Mr. Ingram's and Mr. Dawson's motions for a new trial are DENIED. A district court may grant a new trial on the defendant's motion "if required in the interests of justice" because the verdict goes against the weight of the evidence. FED. R. CRIM. P. 33; United States v. Washington, 184 F.3d 653, 657 (7th Cir. 1999). Such motions are disfavored and should only be granted in the most extreme cases. United States v. Linwood, 142 F.3d 418, 422 (7th Cir. 1998). As the defendants duplicate some arguments, and in any case adopt one another's motions, I will analyze the motions together.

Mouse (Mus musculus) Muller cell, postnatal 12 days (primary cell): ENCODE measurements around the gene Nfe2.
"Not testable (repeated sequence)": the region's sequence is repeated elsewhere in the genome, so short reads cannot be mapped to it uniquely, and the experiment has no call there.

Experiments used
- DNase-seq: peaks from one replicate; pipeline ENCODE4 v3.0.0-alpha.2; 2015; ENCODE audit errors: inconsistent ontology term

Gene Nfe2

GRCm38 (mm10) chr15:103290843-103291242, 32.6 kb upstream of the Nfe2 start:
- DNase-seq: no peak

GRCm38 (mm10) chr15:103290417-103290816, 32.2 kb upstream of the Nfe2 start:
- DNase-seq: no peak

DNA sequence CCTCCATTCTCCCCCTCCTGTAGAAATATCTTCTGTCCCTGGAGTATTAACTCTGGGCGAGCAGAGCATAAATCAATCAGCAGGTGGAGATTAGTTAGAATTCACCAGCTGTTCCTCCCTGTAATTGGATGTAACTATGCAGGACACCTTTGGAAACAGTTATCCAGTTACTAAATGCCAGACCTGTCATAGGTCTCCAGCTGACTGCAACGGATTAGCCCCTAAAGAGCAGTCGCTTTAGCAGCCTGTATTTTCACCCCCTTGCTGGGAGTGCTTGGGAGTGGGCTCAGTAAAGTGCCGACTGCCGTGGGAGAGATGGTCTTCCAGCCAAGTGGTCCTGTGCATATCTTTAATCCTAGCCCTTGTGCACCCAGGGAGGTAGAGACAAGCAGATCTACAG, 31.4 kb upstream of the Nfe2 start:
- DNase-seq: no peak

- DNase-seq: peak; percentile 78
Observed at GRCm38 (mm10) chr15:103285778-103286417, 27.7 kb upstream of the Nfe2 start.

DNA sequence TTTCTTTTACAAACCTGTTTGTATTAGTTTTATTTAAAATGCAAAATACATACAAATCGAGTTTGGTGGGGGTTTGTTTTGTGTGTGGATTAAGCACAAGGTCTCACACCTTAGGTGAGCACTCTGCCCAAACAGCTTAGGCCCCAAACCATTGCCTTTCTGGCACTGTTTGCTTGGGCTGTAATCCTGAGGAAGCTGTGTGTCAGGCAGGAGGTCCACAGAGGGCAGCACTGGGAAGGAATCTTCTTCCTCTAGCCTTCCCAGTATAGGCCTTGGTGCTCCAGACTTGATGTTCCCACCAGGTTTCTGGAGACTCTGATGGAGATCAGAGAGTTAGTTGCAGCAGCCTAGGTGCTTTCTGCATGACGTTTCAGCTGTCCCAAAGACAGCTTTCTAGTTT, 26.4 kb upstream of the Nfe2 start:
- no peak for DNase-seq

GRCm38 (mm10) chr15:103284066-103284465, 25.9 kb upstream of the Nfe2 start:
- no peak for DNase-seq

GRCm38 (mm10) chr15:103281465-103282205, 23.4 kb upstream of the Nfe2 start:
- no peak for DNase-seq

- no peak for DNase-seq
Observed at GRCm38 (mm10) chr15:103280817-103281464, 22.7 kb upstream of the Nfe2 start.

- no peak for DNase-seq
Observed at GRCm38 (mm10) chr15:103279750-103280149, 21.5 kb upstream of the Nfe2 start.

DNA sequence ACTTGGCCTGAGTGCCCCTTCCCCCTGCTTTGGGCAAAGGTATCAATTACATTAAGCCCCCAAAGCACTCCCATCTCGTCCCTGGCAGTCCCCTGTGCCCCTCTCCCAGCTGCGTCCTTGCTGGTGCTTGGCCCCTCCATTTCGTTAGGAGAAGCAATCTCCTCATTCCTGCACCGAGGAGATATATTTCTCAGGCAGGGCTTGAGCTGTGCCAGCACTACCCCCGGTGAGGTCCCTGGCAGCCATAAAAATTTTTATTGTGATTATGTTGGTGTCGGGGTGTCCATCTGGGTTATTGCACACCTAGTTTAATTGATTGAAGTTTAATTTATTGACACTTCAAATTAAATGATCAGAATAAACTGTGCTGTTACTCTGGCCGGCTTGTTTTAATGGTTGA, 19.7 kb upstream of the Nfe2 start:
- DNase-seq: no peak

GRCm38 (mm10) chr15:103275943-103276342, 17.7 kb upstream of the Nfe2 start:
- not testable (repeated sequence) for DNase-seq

None of the alleged errors complained of merits a new trial; the evidence against both defendants was damning. Some paragraphs essentially restate the motion for acquittal, discussed above. Defendants argue that the jurors were falsely instructed that an individual determination as to each defendant is "possible," while the correct instruction would have been that an individual determination is necessary. This was a correct answer to the jurors' question and could not reasonably have led the jurors to believe that they had to convict both Mr. Dawson and Mr. Ingram of conspiracy. Defendants argue that the tapes of the defendants' conversations were not properly admitted because they were unauthenticated and incomplete duplicates. The testimony of the government's confidential informant established that the tapes were a true and accurate recording of the conversation; this is sufficient. United States v. Carrasco, 887 F.2d 794, 803 (7th Cir. 1989). Defendants argue that I erred in denying the motion to strike the testimony of Oscar Diaz because he testified that he did not know whether he would be prosecuted for his offenses and because of his "contingent fee" arrangement with the government, Mr. Diaz' agreement with the government provided that he would not be prosecuted as long as he testified truthfully; therefore, during his testimony, the deal was not yet complete, and Mr. Diaz' answer was accurate. Defendants cite no authority for the proposition that contingent reward arrangements with cooperating witnesses are a miscarriage of justice. The Seventh Circuit has voiced some concern about the practice, but has refused to overturn convictions based on contingent-fee witness testimony. United States v. Estrada, 256 F.3d 466, 471-72 (7th Cir. 2001). Defendants argue that the trial was rendered unfair by the testimony of Rose Aubrey, who gave evidence of prior drug transactions engaged in by the defendants. Ms. Aubrey's testimony was appropriate under Rule 404(b). Defendants argue that the presence of only three African-Americans in the venire violated the defendants' right to a jury of their peers. However, there is no requirement that a venire or jury reflect community makeup; as long as the initial list of potential jurors included a cross-section of the community and the selection process was fair, a venire or jury with few or no minority members does not provide a basis for any challenge. United States v. Phillips, 239 F.3d 829, 841 (7th Cir. 2001). Here, defendants make no allegation that anything other than chance determined which potential jurors were part of the venire. Defendants argue next that the defendants were unfairly prejudiced by the introduction of evidence regarding attorney Doug Mulder, but they offer no explanation why this evidence was prejudicial. Defendants argue that the defendants were denied their Sixth Amendment right to cross examine witnesses because of a number of rulings I made at trial. Defendants do not explain why those rulings were incorrect, nor why, if they were incorrect, they justify a new trial. Defendants state without any explanation or argument that I erred in denying the defendants' requested jury instructions, pretrial motions, and oral motions and objections. These cursory arguments do not merit analysis, "A skeletal `argument,' really nothing more than an assertion, does not preserve a claim . . . [e]specially not when the brief presents apassel of other arguments." United States v. Dunkel, 927 F.2d 955, 956 (7th Cir. 1991).